8 Steps to be effective in Board Meetings

February 3, 2024

Board meetings can be an intimidating environment even for those of us familiar with the arena.

Who does what?
Who are the key players?
How can you increase your impact?

But they also provide the CTO with a very visible opportunity to circulate updates, ideas and generate feedback from the key managers within your organisation.

But it’s also important to understand what they’re not such as discussing day-to-day operational matters.

And as with most important meetings, a successful board meeting is almost always down to the preparation beforehand and if necessary, or dropping big issues into the conversation, without first laying the groundwork.

Across our leadership team and over many years, we’ve seen board meetings handled in many different ways.

Here are a few tips to help the new and/or aspiring CTO effectively manage these key meetings;

  1. Board report: In advance of the meeting, create a 1 (maximum 2 pages) report breaking it down into 1) what has been done and was it on target, 2) what will be done along with any changes to original plan, 3) raising any issues, 4) notifications/actions that require board notice/approval. A couple of graphs, some strong visuals, always help, especially if you’re dealing with non-techie board members!
  2. Plan: Boards like good news so, if you can, plan a release to happen just before a board meeting! This might sound flippant but if a release is due two days after a monthly board meeting then the board conversations become hypothetical – “when the release happens, marketing will…”, “when the release happens, sales will …”, “the figures are provisional until the new version is released” – the pressure is on tech throughout the whole meeting.
  3. Chat with other board members: Members of the board will have different experiences, backgrounds and personalities. Spend time with them individually outside of the board meeting, understanding their needs and desires for the business to confirm that you are aligned with them and correct any misunderstandings.  It’s particularly important if you’re involved with a board that is fractious, even toxic.  You need to understand the hawks and the doves, manage the key players and important messages beforehand.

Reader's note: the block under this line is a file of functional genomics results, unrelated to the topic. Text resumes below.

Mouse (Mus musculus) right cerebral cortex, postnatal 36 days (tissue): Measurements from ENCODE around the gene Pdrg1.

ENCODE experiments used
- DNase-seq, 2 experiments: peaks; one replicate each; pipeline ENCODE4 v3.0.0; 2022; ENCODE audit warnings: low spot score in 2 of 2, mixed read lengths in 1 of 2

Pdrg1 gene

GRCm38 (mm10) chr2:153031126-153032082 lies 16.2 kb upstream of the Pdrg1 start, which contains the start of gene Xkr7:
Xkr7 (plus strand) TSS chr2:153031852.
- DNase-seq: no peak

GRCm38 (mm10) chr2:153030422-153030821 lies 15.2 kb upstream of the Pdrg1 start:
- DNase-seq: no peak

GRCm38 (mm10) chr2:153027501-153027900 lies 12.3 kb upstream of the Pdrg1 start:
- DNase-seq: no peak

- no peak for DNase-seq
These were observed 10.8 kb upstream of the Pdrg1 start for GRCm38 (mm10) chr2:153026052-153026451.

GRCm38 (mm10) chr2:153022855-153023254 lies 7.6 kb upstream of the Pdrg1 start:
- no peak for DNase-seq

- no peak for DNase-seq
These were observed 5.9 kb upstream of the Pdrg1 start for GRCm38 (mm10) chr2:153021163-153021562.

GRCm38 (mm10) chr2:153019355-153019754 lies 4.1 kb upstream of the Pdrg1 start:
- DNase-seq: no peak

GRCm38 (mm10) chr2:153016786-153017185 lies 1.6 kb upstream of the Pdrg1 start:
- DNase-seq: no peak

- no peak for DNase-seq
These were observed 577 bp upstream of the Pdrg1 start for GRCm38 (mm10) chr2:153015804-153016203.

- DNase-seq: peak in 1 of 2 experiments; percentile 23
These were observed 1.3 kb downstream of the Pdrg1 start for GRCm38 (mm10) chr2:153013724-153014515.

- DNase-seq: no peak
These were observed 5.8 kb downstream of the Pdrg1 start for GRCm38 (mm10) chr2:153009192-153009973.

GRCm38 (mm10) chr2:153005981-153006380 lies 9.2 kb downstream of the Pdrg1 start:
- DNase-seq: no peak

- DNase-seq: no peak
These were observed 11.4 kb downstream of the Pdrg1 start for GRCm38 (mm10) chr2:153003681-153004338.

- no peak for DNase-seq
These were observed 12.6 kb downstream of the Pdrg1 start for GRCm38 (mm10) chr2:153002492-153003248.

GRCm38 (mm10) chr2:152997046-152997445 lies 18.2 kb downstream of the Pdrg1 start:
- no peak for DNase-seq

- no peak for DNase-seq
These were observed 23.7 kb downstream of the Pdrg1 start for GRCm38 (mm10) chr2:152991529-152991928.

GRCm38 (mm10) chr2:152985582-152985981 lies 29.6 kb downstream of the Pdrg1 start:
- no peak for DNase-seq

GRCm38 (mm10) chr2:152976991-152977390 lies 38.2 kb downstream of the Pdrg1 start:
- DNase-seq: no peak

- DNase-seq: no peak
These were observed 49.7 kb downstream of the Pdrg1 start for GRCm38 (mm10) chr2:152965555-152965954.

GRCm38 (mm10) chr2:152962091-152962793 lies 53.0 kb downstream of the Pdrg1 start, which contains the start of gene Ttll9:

4. Read other documents: Read all the reports sent to you before a board meeting and set some definitive time aside to do it. There is nothing worse for any member of the board, than watching someone read your report at a meeting, knowing it’s the first time they’ve looked at it.
  5. Know when to speak: Board meetings need to move at a reasonable pace and therefore non-contentious topics should be dealt with quickly, to leave more time to discuss the more pressing issues. However, there are times when groupthink kicks in and you need to raise your voice. It may be an area where you have no expertise but the outcome or explanation does not make any sense. Recent examples we’ve encountered included “the board making an assumption the next raise will happen in Summer, when that is never a good time to raise funds”.
  6. Know when not to speak: Many people like the sound of their own voices, but being concise and accurate with your language and not getting dragged into minor operational discussions will earn the respect of the board and save time!
  7. Hold your ground: If you know your tech then hold your ground with the board, particularly where it concerns security, data management and reliability. If something goes wrong, the buck stops with you so make sure that the board understands these priorities and don’t assume nodding means understanding …. important to be sure that those doing the nodding, really do understand.
  8. Concise Communication. Particularly important if your board includes non-technical individuals that you communicate what might be complex propositions in language that everyone can understand. If you’ve prepared well and been able to speak to key people in advance then this minimises the risk of any misunderstandings at the meeting itself.
  9. Avoid Nodding Dog Syndrome. There is also the risk at a senior level that if board members haven’t understood clearly what you’ve said, they might not admit to it at the time. You will be amazed (or maybe not) how uncomfortable some senior people are in a public forum, admitting they don’t know something, particularly if they think they should or get the sense that everyone else does.

Board meetings can be awkward and demanding but, they serve a business critical role.

Every organisation runs them slightly differently and this is often dictated by the CEO and/or those in the chair but understanding their purpose and prepared for the discussion, will help you have a much greater impact.

CTO Academy cover board meetings and other c-suite communications within our leadership courses. For more information visit www.cto.academy

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